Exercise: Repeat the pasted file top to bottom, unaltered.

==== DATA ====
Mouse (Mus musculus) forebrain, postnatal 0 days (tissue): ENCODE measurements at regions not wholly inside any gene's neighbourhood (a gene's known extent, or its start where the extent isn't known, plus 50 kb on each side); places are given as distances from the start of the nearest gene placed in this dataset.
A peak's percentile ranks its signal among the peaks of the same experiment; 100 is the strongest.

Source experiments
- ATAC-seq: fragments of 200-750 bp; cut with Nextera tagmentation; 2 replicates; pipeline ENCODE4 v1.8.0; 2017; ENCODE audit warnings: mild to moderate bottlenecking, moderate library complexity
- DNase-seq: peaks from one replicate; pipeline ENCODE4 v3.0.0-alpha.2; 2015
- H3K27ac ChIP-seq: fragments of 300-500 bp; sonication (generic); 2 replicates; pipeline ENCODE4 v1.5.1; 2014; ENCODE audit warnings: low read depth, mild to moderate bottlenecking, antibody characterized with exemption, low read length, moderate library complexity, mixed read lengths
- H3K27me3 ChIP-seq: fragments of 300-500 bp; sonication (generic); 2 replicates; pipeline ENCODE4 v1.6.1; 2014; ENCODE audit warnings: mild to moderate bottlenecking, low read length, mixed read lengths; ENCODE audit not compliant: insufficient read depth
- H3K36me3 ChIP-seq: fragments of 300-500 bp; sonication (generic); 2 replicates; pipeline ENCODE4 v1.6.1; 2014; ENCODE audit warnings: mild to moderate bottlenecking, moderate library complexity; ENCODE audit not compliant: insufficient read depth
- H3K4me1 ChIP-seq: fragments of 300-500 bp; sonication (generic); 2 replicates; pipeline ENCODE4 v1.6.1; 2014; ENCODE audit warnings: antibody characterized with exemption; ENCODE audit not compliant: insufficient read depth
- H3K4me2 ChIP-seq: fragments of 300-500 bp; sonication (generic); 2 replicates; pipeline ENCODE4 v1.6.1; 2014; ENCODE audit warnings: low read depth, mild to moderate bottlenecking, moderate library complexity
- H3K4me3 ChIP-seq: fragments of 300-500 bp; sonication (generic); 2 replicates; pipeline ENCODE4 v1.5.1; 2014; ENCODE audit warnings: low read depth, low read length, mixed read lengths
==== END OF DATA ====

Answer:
Mouse (Mus musculus) forebrain, postnatal 0 days (tissue): ENCODE measurements at regions not wholly inside any gene's neighbourhood (a gene's known extent, or its start where the extent isn't known, plus 50 kb on each side); places are given as distances from the start of the nearest gene placed in this dataset.
A peak's percentile ranks its signal among the peaks of the same experiment; 100 is the strongest.

Source experiments
- ATAC-seq: fragments of 200-750 bp; cut with Nextera tagmentation; 2 replicates; pipeline ENCODE4 v1.8.0; 2017; ENCODE audit warnings: mild to moderate bottlenecking, moderate library complexity
- DNase-seq: peaks from one replicate; pipeline ENCODE4 v3.0.0-alpha.2; 2015
- H3K27ac ChIP-seq: fragments of 300-500 bp; sonication (generic); 2 replicates; pipeline ENCODE4 v1.5.1; 2014; ENCODE audit warnings: low read depth, mild to moderate bottlenecking, antibody characterized with exemption, low read length, moderate library complexity, mixed read lengths
- H3K27me3 ChIP-seq: fragments of 300-500 bp; sonication (generic); 2 replicates; pipeline ENCODE4 v1.6.1; 2014; ENCODE audit warnings: mild to moderate bottlenecking, low read length, mixed read lengths; ENCODE audit not compliant: insufficient read depth
- H3K36me3 ChIP-seq: fragments of 300-500 bp; sonication (generic); 2 replicates; pipeline ENCODE4 v1.6.1; 2014; ENCODE audit warnings: mild to moderate bottlenecking, moderate library complexity; ENCODE audit not compliant: insufficient read depth
- H3K4me1 ChIP-seq: fragments of 300-500 bp; sonication (generic); 2 replicates; pipeline ENCODE4 v1.6.1; 2014; ENCODE audit warnings: antibody characterized with exemption; ENCODE audit not compliant: insufficient read depth
- H3K4me2 ChIP-seq: fragments of 300-500 bp; sonication (generic); 2 replicates; pipeline ENCODE4 v1.6.1; 2014; ENCODE audit warnings: low read depth, mild to moderate bottlenecking, moderate library complexity
- H3K4me3 ChIP-seq: fragments of 300-500 bp; sonication (generic); 2 replicates; pipeline ENCODE4 v1.5.1; 2014; ENCODE audit warnings: low read depth, low read length, mixed read lengths